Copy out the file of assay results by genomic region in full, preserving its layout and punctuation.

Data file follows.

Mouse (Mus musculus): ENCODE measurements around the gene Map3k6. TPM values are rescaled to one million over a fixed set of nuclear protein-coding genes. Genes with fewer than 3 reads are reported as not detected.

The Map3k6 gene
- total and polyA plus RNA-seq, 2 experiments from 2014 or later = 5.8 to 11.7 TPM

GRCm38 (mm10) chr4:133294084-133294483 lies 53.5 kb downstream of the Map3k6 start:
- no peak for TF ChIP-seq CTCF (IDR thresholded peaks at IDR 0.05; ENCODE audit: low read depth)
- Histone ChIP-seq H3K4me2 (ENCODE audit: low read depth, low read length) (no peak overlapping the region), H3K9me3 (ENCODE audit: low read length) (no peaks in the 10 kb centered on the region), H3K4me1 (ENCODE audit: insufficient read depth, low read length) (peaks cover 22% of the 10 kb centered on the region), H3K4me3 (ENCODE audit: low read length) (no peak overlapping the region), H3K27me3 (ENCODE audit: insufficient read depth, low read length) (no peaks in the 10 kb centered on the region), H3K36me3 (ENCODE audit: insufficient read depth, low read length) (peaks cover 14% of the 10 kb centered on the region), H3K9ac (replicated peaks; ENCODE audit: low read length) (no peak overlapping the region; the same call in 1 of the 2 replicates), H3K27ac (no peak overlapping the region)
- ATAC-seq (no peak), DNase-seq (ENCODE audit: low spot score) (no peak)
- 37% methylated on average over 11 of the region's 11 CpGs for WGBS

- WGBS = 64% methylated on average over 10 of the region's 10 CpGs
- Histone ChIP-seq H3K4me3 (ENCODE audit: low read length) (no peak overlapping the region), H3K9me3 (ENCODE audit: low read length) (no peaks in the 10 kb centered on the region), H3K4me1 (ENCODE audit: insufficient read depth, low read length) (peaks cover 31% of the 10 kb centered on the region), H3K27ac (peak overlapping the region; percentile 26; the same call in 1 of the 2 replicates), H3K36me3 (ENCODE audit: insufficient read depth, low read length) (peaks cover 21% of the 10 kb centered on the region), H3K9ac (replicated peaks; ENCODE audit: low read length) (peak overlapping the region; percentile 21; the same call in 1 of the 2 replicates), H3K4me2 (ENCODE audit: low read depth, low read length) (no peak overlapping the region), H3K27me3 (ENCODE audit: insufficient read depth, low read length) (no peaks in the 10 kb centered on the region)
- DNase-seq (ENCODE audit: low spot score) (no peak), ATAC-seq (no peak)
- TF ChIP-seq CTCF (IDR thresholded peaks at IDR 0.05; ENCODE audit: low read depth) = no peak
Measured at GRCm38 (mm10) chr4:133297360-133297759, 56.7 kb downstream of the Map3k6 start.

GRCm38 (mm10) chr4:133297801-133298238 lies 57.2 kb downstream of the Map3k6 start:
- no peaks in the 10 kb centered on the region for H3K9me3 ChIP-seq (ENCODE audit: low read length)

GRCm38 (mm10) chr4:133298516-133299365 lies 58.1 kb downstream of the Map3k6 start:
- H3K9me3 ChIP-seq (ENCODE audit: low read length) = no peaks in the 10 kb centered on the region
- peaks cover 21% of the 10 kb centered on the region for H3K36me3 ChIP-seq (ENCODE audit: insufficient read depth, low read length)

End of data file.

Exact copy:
Mouse (Mus musculus): ENCODE measurements around the gene Map3k6. TPM values are rescaled to one million over a fixed set of nuclear protein-coding genes. Genes with fewer than 3 reads are reported as not detected.

The Map3k6 gene
- total and polyA plus RNA-seq, 2 experiments from 2014 or later = 5.8 to 11.7 TPM

GRCm38 (mm10) chr4:133294084-133294483 lies 53.5 kb downstream of the Map3k6 start:
- no peak for TF ChIP-seq CTCF (IDR thresholded peaks at IDR 0.05; ENCODE audit: low read depth)
- Histone ChIP-seq H3K4me2 (ENCODE audit: low read depth, low read length) (no peak overlapping the region), H3K9me3 (ENCODE audit: low read length) (no peaks in the 10 kb centered on the region), H3K4me1 (ENCODE audit: insufficient read depth, low read length) (peaks cover 22% of the 10 kb centered on the region), H3K4me3 (ENCODE audit: low read length) (no peak overlapping the region), H3K27me3 (ENCODE audit: insufficient read depth, low read length) (no peaks in the 10 kb centered on the region), H3K36me3 (ENCODE audit: insufficient read depth, low read length) (peaks cover 14% of the 10 kb centered on the region), H3K9ac (replicated peaks; ENCODE audit: low read length) (no peak overlapping the region; the same call in 1 of the 2 replicates), H3K27ac (no peak overlapping the region)
- ATAC-seq (no peak), DNase-seq (ENCODE audit: low spot score) (no peak)
- 37% methylated on average over 11 of the region's 11 CpGs for WGBS

- WGBS = 64% methylated on average over 10 of the region's 10 CpGs
- Histone ChIP-seq H3K4me3 (ENCODE audit: low read length) (no peak overlapping the region), H3K9me3 (ENCODE audit: low read length) (no peaks in the 10 kb centered on the region), H3K4me1 (ENCODE audit: insufficient read depth, low read length) (peaks cover 31% of the 10 kb centered on the region), H3K27ac (peak overlapping the region; percentile 26; the same call in 1 of the 2 replicates), H3K36me3 (ENCODE audit: insufficient read depth, low read length) (peaks cover 21% of the 10 kb centered on the region), H3K9ac (replicated peaks; ENCODE audit: low read length) (peak overlapping the region; percentile 21; the same call in 1 of the 2 replicates), H3K4me2 (ENCODE audit: low read depth, low read length) (no peak overlapping the region), H3K27me3 (ENCODE audit: insufficient read depth, low read length) (no peaks in the 10 kb centered on the region)
- DNase-seq (ENCODE audit: low spot score) (no peak), ATAC-seq (no peak)
- TF ChIP-seq CTCF (IDR thresholded peaks at IDR 0.05; ENCODE audit: low read depth) = no peak
Measured at GRCm38 (mm10) chr4:133297360-133297759, 56.7 kb downstream of the Map3k6 start.

GRCm38 (mm10) chr4:133297801-133298238 lies 57.2 kb downstream of the Map3k6 start:
- no peaks in the 10 kb centered on the region for H3K9me3 ChIP-seq (ENCODE audit: low read length)

GRCm38 (mm10) chr4:133298516-133299365 lies 58.1 kb downstream of the Map3k6 start:
- H3K9me3 ChIP-seq (ENCODE audit: low read length) = no peaks in the 10 kb centered on the region
- peaks cover 21% of the 10 kb centered on the region for H3K36me3 ChIP-seq (ENCODE audit: insufficient read depth, low read length)